The Public Movie Review

The public deals with several incredibly weighty subjects. Mental illness, homelessness, lack of homeless shelters, the closing of libraries and the disconnect between public officials and the public. Regrettably, its delivery of these messages feels artificial, often strained. Writer/director Emilio Estevez (The Breakfast Club, Young Guns), who I expected to and was hoping would have a home run with this film, seems as unsure of himself behind the camera as he does in front of the camera. What he wants to say is necessary to hear and acknowledge and it’s important for us to consider but the script often feels stiff and farfetched as if it were Estevez himself who was legitimately concerned about how it would be perceived.

Stuart Goodson (Estevez) manages a branch of the Public Library in Cincinnati. He loves his job, loves the people who meander in the doors and loves books. Books are distinct and something tangible. When he needed something real, they helped him get sober. He tends to them the best he can when they’re defaced, which lately, are damaged with symbols of hate.

At the beginning of the narrative, we meet some of the homeless who like to come in not just to read, but to have somewhere to go, to feel a sense of community and to stay warm. As the shelters fill, they’re faced with fewer choices of where to stay in extreme weather. Estevez knows it’s important to show the library patrons in the best light possible, so we’re shown how kind-hearted and amusing they are, even mocking the situation in which they find themselves. After meeting the pompous public officials who want to oust them from their temporary home for the night, Christian Slater and Alec Baldwin, you’re on the side of Goodson’s customers even more.

On this particular day, nightfall hits and the homeless decide they’re not leaving. Some are veterans and feel the city owes them a place to sleep for the night. As people did on Wall Street, they choose to ‘Occupy’ the library. Under pressure from a pending lawsuit as it is, Goodson does his best to get them to leave, but the seventy or so people who simply want a roof over their heads and some heat for the night, aren’t going anywhere. When the story makes it to the city’s politicians and then to the news, the story gets blown up and suddenly… it’s a hostage situation?? As wannabe mayor Josh Davis (Slater) pushes the plot that Goodson is the bad guy, the very plot of the movie becomes somewhat ludicrous, to say the least.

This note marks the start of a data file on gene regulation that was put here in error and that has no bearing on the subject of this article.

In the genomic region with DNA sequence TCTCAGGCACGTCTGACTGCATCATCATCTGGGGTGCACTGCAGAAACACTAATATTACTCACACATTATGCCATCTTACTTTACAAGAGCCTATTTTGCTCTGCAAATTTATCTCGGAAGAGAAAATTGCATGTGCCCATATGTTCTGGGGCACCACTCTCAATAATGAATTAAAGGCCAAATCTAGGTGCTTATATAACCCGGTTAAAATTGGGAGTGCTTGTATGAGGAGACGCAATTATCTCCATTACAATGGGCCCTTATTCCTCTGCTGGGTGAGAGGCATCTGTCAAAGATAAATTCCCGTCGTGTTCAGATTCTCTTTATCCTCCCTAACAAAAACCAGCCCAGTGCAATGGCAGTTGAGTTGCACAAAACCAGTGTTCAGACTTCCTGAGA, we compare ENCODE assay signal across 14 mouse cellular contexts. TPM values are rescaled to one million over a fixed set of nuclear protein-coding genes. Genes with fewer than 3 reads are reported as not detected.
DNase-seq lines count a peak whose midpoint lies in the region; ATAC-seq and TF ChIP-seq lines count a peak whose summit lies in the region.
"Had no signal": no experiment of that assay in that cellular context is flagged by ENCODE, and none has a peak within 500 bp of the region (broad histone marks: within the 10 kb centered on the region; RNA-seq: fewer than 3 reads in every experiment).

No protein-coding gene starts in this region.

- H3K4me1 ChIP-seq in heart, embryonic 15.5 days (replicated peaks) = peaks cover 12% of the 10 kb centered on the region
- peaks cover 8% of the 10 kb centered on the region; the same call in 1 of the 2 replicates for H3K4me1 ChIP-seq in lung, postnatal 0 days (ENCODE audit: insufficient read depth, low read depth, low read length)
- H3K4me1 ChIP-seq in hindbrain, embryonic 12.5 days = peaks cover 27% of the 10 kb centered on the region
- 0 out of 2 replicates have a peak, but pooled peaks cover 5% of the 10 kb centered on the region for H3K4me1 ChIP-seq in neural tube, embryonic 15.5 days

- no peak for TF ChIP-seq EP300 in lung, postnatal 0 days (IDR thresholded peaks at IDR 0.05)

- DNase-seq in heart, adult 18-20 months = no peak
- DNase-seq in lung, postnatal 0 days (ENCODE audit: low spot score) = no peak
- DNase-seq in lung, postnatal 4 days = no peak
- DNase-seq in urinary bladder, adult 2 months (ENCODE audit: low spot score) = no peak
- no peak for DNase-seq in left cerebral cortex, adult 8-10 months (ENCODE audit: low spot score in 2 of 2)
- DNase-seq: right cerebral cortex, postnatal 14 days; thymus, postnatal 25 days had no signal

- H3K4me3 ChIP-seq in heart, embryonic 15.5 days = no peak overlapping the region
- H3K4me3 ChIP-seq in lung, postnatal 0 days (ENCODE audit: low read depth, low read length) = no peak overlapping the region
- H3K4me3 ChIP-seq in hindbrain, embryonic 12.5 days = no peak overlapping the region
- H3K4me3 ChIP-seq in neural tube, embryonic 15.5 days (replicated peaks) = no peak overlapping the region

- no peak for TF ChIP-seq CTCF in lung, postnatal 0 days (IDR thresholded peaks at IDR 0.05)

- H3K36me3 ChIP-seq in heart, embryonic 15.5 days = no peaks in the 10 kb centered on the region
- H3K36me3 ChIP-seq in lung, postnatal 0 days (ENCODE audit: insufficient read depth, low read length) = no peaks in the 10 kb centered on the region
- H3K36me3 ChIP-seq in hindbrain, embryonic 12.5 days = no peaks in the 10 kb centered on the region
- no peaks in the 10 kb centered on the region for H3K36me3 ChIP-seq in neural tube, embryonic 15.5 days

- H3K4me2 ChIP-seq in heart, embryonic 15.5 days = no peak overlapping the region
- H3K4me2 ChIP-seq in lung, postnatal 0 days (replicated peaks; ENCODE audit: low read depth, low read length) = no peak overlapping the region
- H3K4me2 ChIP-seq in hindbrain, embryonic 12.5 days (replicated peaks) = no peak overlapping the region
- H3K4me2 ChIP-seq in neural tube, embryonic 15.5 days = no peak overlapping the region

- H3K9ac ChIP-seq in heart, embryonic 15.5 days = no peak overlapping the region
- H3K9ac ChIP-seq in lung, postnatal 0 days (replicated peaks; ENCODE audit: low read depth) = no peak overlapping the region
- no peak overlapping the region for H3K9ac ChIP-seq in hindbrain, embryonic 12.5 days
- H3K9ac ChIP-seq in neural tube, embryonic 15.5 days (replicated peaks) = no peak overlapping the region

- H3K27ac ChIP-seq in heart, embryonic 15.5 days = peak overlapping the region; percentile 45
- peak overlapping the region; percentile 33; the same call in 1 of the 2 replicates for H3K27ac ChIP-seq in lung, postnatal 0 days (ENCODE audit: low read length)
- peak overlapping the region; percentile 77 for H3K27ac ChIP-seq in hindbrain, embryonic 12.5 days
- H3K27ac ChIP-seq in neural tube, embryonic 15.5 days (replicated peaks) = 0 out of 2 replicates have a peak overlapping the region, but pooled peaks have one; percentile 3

After an hour into this two-hour movie, you’re not so much concerned for Goodson, even though Estevez is pushing you to, as you are the overall subject of the piece. The discord within the storyline of the homeless taking over a public library to stay warm is lost in filling our heads with humdrum backstories and the set-up for a trite love story that doesn’t fit. Don’t even get me started with how the homeless is characterized in this fictional account of who they are. We’re supposed to see them as the trampled and crushed… but why do they have to be depicted as psychotic, as well? That’s where this powerful theme is lost. Estevez wants to show you that humans can do better. Perhaps he should have led with that himself. 

*Check local listing for a theatre near you where you can view this film.

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tmc contributor: ShariK.Green
I'm the Sr. Film Writer and Community Manager for I write, direct and produce short films with my production company, Good Stew Productions. I'm now working on my first feature film which is a lot of work but a lot of fun! Though it's hard to answer this questions when asked, I'd say my favorite movie is “The Big Chill.” I enjoy photography, poetry, and hiking and I adore animals, especially elephants. I live in Arizona and feel it's an outstanding and inspirational place to live.

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